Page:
What makes a hero a hero? A hero is someone you admire and look up to. For me, that's my good friend and fellow 8th grader, Sasha. Sasha is my personal hero because she moved from across the globe, from Russia, to be here, in America. She is also very admirable due to her very silly sense of humor.
There are many things that I don't know about Sasha, but I do know that she lived in Russia at least until the age of 6. She tells us stories about the times when she lived in the eastern hemisphere; the most notable being, the time she went to China when she was 6. She claims, “When my family and I took a trip to China when I was 6, Chinese paparazzi started to chase us down the street.” Sasha also explains her old beliefs on capitalism, when she first moved to the United States of America, “I used to wonder why everyone was not paid the same, because i was used to communism and everyone working for the government. I did not grasp the concept of capitalism very quickly.” I do not know the reason why her and her family left the glorious communist state of Russia because I haven't gotten the chance to ask her, but I assume it was for a heroic and noble cause.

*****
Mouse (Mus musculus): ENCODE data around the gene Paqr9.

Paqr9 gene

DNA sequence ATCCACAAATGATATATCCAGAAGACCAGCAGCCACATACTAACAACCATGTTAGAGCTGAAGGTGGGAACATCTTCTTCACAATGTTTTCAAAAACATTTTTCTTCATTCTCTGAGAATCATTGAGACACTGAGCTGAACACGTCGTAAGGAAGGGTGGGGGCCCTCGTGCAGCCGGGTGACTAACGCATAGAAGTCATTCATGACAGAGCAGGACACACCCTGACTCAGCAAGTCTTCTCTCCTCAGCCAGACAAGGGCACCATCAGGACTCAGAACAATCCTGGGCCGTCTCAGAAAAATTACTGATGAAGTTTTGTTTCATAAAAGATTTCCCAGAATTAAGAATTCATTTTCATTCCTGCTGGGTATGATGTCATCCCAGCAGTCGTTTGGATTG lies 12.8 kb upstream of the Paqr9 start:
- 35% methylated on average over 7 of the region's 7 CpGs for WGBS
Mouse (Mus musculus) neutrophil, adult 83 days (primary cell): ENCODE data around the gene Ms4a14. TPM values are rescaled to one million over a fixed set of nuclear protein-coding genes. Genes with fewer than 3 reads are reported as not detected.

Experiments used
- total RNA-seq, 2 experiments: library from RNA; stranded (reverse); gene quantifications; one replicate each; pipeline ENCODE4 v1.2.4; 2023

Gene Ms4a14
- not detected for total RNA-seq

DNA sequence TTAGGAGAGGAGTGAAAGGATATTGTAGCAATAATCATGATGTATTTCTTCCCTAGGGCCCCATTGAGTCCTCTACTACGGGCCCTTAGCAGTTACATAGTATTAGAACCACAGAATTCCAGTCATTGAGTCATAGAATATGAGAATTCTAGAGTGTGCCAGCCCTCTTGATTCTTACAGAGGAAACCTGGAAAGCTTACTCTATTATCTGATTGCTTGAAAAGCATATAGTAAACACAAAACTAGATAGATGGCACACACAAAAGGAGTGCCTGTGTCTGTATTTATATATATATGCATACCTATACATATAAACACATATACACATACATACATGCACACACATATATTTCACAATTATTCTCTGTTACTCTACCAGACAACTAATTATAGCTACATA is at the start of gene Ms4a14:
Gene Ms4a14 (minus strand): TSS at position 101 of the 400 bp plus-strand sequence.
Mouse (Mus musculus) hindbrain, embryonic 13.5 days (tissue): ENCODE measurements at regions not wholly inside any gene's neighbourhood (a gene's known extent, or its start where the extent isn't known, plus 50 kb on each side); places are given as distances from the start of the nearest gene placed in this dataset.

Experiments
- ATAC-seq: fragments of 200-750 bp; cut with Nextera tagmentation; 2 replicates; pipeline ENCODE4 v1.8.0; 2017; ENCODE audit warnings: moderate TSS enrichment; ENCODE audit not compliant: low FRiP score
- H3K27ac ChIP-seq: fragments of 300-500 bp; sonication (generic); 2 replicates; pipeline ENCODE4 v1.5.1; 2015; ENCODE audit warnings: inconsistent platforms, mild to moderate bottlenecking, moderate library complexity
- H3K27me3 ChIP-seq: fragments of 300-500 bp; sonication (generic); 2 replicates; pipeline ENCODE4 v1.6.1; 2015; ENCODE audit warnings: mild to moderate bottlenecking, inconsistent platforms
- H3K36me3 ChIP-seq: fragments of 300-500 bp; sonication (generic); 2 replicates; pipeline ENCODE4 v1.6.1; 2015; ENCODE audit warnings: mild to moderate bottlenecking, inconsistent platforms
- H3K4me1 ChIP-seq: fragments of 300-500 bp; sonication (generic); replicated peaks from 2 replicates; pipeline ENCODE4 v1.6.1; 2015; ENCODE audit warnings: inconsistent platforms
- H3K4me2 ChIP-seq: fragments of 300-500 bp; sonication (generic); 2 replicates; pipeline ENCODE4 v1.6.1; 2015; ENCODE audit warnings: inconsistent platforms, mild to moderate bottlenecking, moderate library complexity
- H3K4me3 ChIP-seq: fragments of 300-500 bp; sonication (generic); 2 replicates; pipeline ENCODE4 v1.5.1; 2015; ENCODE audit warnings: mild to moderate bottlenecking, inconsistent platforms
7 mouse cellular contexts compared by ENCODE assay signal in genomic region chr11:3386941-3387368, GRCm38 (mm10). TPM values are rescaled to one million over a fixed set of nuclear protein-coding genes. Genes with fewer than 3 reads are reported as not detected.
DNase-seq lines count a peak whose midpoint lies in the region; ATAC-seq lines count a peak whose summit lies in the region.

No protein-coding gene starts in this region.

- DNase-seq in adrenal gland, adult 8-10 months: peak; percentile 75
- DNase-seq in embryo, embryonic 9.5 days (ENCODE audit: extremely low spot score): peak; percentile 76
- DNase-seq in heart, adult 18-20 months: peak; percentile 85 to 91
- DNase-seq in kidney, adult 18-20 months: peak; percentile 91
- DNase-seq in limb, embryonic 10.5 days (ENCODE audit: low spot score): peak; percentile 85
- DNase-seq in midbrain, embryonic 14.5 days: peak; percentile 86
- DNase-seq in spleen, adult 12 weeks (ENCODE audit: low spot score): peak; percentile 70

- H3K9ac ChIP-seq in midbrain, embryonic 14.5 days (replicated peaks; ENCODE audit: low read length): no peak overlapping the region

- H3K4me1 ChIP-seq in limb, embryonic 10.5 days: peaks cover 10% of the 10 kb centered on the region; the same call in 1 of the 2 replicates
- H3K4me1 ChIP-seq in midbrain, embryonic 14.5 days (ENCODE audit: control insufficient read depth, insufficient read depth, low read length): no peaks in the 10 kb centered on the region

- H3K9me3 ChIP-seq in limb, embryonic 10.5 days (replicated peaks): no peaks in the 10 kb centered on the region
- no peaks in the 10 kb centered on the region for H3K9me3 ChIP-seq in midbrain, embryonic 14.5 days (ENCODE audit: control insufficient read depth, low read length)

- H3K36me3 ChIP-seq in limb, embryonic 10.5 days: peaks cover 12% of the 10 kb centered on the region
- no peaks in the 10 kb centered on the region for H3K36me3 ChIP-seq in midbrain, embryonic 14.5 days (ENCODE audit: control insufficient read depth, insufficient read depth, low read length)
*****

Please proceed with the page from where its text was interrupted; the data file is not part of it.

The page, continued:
Sasha has a very goofy and admirable sense of humor, that I can only assume originates from her Russian roots. Sasha’s jokes are amusing to me because they are all references to incidents that occur during the only period that I have with her; lunch. We share several inside jokes that originate from our lunch period, that can be summarized into few words or minimal movement. She references these occurrences at the most appropriate times. In addition to inside jokes, Sasha sometimes speak in Russian all for the purpose of comedy. An example of one of these jokes is summarized into only two words; chicken nuggets. Sasha often references this silly happening, which contributes to her all round, goofy personality.
In final consideration, Sasha moved across the globe from, the former, “Soviet Motherland” to share her stories and, her silly personality.